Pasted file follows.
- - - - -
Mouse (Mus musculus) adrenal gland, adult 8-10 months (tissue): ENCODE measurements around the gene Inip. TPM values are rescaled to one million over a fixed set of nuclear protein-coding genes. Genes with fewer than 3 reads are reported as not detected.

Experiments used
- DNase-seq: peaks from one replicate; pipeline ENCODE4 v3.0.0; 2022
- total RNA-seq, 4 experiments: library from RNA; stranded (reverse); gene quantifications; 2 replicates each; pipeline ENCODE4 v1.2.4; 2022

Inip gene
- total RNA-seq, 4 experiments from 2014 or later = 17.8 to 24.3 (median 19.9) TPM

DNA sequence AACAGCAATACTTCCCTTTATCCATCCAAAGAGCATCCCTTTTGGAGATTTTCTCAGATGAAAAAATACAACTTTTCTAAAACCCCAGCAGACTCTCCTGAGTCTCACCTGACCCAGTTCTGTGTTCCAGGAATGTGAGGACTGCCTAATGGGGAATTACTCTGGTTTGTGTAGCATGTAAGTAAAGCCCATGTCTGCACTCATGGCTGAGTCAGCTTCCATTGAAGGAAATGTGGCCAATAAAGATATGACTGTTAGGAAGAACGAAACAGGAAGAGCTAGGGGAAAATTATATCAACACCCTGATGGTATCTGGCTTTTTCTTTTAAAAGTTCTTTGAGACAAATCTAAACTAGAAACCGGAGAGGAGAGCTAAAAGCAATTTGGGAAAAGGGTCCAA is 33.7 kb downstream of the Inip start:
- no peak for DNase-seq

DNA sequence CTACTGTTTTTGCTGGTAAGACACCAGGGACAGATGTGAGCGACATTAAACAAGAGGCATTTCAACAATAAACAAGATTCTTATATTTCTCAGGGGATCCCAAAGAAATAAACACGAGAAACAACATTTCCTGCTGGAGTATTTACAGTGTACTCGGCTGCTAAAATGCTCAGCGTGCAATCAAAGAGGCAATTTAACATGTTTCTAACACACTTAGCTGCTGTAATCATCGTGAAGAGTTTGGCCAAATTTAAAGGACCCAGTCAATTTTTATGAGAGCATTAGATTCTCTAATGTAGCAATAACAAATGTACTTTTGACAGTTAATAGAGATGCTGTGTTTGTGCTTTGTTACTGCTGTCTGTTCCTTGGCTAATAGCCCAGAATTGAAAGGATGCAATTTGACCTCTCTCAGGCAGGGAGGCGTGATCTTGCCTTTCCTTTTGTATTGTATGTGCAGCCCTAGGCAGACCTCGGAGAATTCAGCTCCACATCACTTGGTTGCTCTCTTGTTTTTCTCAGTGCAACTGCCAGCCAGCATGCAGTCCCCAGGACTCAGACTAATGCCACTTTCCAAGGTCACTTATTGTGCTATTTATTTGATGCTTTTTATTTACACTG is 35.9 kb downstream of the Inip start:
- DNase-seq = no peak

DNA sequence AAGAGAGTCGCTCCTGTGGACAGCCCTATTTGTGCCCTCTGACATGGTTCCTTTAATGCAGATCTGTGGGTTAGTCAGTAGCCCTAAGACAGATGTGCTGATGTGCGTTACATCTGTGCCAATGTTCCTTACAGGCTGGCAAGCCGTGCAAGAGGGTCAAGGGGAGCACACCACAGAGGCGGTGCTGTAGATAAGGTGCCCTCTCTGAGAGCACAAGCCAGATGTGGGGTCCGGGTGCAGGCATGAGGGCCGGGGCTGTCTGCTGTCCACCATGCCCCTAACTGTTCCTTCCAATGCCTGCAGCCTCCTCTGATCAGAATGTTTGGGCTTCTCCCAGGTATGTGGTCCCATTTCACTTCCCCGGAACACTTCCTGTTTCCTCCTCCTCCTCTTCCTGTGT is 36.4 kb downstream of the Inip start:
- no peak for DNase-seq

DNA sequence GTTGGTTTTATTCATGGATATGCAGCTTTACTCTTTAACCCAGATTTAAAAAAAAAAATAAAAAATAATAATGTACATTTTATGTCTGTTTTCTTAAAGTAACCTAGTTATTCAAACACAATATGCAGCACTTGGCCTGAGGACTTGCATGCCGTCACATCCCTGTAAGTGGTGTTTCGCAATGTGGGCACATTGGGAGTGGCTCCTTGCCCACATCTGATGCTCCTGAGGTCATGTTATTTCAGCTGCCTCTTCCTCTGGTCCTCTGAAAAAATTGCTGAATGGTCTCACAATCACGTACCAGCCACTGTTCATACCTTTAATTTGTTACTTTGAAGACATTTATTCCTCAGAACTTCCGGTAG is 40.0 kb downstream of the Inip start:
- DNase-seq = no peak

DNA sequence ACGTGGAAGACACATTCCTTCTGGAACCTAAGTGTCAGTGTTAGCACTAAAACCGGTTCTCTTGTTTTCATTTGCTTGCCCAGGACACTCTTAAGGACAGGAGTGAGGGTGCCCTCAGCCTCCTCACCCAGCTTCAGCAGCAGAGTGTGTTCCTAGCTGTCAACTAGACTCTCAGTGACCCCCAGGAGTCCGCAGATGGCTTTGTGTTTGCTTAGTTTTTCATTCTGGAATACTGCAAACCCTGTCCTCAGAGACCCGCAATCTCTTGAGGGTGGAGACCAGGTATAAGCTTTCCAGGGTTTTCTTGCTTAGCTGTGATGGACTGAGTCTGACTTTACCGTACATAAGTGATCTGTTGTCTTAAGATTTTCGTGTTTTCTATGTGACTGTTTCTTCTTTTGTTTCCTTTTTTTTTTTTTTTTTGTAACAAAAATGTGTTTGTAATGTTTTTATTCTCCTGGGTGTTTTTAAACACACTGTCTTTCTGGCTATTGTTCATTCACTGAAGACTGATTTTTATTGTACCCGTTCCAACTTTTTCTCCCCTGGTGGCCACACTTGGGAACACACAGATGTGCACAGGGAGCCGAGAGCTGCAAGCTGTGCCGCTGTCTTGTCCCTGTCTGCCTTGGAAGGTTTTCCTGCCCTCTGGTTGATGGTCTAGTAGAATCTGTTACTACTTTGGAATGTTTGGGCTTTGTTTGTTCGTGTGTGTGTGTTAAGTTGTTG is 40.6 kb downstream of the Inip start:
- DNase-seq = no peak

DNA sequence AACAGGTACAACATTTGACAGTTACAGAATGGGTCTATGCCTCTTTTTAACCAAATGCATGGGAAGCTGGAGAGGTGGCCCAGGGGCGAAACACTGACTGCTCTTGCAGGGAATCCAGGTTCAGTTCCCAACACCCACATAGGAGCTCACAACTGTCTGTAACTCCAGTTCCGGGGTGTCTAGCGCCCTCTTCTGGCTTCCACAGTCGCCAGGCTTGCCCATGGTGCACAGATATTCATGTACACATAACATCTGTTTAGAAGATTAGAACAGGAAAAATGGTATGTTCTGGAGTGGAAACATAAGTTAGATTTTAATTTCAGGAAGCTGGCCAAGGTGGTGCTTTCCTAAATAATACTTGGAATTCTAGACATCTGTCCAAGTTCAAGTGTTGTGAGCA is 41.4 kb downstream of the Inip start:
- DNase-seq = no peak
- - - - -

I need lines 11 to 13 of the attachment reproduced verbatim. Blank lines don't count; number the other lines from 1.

DNA sequence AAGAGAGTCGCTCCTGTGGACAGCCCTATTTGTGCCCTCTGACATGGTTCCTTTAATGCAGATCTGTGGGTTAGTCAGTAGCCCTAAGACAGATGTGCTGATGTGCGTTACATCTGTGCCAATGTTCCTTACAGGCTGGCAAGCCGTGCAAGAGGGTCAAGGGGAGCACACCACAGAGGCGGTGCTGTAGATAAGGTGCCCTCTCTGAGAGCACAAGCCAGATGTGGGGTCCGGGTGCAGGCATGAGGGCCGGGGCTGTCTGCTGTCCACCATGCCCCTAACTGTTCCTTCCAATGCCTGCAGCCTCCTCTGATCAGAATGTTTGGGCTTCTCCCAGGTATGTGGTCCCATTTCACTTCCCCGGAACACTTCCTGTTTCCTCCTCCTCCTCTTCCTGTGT is 36.4 kb downstream of the Inip start:
- no peak for DNase-seq

DNA sequence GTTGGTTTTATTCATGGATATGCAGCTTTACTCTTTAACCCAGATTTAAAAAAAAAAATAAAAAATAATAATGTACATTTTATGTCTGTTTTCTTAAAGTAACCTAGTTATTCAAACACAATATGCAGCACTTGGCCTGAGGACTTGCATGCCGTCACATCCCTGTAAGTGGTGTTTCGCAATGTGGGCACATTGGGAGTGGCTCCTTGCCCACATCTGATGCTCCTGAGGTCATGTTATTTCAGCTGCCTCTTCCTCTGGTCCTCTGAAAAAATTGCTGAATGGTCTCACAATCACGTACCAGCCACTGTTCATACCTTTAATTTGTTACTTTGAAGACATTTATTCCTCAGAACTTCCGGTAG is 40.0 kb downstream of the Inip start: